Archive for March, 2011

As old school ideas of 3D like these glasses meet Modern Technologies like the iPad, how will this affect News Coverage? The answer may be 105 years old.

Caught an interesting article in the Scientific American magazine online today. It was about stereoscopic color pictures of the 1906 San Francisco Earthquake being found by the Smithsonian National Museum of American History. The pictures are now online too and most people will be able to view them as a 3D image. (If you have trouble doing this, it may be a sign of a vision problem, see me or your optometrist for an exam and more info).

Can making news images from around the world 'more real' inspire us to reach out and help more?

When I sat back from the computer, relaxed my eyes and viewed these images, I was amazed by the impact it had on me. All of the sudden, I was there on the scene, witnessing the heaps of debris and devastation firsthand. It got me thinking, with all this talk of 3D gaming and with advances in technology like the iPad and 3D TV, will we one day be viewing photographs from magazines and news articles in 3D? I found the earthquakes affecting Japan to be heart-breaking, I can’t fathom seeing the pictures from it with my full depth perception, as if I am there myself. Perhaps, it would inspire viewers to be even more sympathetic to people who are having catastrophic misfortunes happen to them and would better motivate them to reach out to those people and places in the world. It could just make this planet feel like an even smaller place and create more of a desire for peace, understanding and assistance to those in need.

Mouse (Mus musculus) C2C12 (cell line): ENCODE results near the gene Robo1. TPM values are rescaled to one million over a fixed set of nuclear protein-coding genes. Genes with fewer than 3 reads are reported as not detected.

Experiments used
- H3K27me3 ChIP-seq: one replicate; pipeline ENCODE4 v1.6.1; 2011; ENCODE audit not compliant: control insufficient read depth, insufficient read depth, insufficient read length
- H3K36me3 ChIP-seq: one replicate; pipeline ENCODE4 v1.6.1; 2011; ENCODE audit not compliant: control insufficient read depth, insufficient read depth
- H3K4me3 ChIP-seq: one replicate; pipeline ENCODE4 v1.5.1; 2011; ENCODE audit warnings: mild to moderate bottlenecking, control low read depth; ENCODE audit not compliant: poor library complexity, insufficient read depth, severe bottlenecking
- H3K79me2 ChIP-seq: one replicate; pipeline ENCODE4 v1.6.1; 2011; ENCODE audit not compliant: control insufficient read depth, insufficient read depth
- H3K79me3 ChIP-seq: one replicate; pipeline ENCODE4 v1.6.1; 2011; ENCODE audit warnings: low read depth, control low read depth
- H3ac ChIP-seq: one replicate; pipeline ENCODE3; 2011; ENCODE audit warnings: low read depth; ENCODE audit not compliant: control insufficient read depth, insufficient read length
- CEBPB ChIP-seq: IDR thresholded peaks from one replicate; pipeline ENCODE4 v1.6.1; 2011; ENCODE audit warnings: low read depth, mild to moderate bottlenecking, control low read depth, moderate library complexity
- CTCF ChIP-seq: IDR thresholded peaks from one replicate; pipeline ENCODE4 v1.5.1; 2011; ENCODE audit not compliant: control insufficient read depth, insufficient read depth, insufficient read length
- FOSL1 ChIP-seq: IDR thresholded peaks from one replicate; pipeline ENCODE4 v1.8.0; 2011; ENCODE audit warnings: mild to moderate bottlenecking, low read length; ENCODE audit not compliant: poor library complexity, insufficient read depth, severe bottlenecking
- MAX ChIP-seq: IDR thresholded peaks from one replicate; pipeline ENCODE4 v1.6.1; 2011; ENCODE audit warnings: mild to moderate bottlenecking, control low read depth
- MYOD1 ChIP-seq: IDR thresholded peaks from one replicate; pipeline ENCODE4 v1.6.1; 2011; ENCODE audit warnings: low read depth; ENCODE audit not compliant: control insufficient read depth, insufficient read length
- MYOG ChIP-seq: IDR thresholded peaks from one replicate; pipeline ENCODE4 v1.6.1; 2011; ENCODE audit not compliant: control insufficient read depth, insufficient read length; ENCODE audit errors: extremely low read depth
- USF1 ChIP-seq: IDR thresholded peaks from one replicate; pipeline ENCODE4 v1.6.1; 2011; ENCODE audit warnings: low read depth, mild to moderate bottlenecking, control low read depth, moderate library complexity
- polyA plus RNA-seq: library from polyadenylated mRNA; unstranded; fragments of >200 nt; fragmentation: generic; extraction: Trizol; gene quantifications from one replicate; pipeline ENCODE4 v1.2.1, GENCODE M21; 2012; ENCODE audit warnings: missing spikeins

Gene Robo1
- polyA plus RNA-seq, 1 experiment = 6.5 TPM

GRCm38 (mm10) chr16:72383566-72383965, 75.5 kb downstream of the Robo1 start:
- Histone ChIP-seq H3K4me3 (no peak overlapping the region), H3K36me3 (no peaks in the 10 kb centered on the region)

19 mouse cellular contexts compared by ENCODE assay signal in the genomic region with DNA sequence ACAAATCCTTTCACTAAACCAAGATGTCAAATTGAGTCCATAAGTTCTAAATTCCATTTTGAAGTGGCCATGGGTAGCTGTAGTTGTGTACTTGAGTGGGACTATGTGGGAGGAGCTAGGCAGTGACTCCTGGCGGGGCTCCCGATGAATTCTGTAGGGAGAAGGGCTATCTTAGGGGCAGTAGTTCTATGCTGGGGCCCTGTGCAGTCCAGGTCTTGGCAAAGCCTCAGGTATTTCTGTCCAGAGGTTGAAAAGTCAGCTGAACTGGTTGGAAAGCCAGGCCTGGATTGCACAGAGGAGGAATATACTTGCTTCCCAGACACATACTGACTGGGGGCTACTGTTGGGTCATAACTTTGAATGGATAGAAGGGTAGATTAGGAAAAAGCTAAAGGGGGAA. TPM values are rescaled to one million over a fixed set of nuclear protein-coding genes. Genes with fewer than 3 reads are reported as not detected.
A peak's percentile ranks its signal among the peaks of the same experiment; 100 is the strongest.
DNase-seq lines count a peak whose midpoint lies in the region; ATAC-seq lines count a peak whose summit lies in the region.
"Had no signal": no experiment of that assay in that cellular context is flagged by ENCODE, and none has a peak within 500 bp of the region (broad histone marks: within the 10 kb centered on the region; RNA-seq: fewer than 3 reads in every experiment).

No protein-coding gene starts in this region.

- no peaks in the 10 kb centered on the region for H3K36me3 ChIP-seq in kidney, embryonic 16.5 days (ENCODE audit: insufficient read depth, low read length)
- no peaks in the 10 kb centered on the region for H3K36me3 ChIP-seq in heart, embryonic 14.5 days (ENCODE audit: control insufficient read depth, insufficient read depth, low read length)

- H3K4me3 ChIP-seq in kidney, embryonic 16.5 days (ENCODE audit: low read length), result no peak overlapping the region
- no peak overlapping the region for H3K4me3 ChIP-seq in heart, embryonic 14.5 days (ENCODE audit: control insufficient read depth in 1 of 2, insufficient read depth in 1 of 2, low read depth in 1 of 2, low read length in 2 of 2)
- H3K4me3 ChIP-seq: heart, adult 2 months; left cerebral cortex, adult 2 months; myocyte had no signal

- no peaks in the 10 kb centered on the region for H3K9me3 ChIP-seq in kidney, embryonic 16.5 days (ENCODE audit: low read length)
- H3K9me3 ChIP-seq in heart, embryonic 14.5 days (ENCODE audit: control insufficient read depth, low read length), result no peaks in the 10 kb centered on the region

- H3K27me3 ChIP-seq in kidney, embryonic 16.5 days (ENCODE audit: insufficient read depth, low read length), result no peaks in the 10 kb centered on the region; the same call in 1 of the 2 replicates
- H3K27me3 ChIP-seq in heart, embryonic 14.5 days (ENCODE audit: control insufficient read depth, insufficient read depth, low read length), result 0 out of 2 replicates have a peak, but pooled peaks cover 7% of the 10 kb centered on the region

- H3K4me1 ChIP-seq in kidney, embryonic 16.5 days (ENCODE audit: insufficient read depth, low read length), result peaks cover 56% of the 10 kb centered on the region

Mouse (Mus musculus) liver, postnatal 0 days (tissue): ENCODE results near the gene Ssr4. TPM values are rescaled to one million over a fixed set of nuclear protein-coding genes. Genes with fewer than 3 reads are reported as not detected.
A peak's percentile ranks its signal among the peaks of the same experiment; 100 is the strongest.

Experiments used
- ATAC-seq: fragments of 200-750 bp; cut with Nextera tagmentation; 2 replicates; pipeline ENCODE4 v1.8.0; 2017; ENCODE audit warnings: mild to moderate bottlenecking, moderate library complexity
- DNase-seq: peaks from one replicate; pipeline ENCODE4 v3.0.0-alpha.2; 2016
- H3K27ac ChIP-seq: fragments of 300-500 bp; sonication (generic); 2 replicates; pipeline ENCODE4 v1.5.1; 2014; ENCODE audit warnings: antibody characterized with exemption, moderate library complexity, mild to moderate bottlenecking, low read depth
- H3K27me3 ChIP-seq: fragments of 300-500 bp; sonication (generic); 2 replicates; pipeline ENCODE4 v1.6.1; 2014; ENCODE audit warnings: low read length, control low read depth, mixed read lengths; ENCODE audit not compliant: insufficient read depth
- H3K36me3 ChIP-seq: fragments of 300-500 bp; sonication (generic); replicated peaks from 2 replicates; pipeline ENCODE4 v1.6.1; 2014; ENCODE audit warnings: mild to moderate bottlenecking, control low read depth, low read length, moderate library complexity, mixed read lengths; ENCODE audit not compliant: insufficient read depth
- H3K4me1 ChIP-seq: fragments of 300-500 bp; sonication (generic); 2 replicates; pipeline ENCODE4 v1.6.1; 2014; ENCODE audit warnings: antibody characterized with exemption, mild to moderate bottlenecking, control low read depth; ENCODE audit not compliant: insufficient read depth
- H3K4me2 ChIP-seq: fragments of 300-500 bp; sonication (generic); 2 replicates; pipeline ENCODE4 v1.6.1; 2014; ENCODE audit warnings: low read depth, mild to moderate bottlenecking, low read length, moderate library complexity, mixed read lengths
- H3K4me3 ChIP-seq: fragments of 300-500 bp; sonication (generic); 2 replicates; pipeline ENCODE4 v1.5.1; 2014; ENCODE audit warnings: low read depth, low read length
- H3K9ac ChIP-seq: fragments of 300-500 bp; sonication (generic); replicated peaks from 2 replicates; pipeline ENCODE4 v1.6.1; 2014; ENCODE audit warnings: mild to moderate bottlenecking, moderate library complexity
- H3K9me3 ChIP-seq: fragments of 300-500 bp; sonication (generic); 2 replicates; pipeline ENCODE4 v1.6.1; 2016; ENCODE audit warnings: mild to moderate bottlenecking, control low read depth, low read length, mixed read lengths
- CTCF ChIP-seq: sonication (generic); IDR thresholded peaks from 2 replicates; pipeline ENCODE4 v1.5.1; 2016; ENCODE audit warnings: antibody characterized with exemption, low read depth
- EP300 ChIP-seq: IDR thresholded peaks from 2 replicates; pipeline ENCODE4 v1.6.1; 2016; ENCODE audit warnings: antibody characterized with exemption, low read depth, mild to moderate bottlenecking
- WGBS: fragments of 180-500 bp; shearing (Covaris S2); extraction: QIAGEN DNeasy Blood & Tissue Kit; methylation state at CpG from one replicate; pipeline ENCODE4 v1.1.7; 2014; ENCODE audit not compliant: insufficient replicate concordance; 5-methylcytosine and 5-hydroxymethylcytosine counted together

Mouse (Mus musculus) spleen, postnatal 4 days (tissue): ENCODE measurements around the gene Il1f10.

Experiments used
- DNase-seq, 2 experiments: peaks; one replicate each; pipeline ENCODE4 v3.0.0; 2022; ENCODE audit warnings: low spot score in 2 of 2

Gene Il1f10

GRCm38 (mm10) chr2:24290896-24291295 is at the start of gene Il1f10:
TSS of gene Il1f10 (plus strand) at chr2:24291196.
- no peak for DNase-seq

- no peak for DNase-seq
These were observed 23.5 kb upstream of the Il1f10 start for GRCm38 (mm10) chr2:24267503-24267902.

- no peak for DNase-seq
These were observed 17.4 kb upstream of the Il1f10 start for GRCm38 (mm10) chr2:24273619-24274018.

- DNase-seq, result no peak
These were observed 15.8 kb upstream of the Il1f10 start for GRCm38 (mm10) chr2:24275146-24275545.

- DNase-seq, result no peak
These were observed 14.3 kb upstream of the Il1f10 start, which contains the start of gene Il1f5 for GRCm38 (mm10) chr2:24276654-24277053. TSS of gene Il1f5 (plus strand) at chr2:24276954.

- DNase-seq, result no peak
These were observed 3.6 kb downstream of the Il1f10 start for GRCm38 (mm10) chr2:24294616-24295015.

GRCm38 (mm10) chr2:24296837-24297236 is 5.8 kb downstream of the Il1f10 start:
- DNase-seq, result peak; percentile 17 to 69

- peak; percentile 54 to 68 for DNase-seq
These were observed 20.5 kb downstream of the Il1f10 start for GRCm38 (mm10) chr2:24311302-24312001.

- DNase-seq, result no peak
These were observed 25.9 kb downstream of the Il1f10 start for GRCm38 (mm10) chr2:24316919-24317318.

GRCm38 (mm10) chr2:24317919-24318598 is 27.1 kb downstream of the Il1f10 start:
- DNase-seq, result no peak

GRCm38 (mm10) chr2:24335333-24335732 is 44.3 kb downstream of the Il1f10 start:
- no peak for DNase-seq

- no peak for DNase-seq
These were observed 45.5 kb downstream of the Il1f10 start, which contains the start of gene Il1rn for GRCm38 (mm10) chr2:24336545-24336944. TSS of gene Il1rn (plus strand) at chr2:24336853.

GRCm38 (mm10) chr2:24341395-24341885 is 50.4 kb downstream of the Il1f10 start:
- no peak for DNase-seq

When trying to view the images on the Scientific American website, you should sit a comfortable distance from your computer or viewing screen, an arm’s length away. Then relax your eyes as if you are looking right through your screen. You will see your vision double and create a third image in between the two actual images. This third image, once properly lined up, will be in 3D.

Newer technologies like Nintendo 3DS allow you to view scenes in three dimensions without having to wear 3D glasses and without the use of seperate kromogram images that you have to force your eyes to fuse. Not everyone’s eyes may be able to comfortably do this.

Again, if you are having difficulty with 3D viewing, you may be having a problem with your eye aiming and teaming skills. See me or your local optometrist for more details, there are ways we can help!

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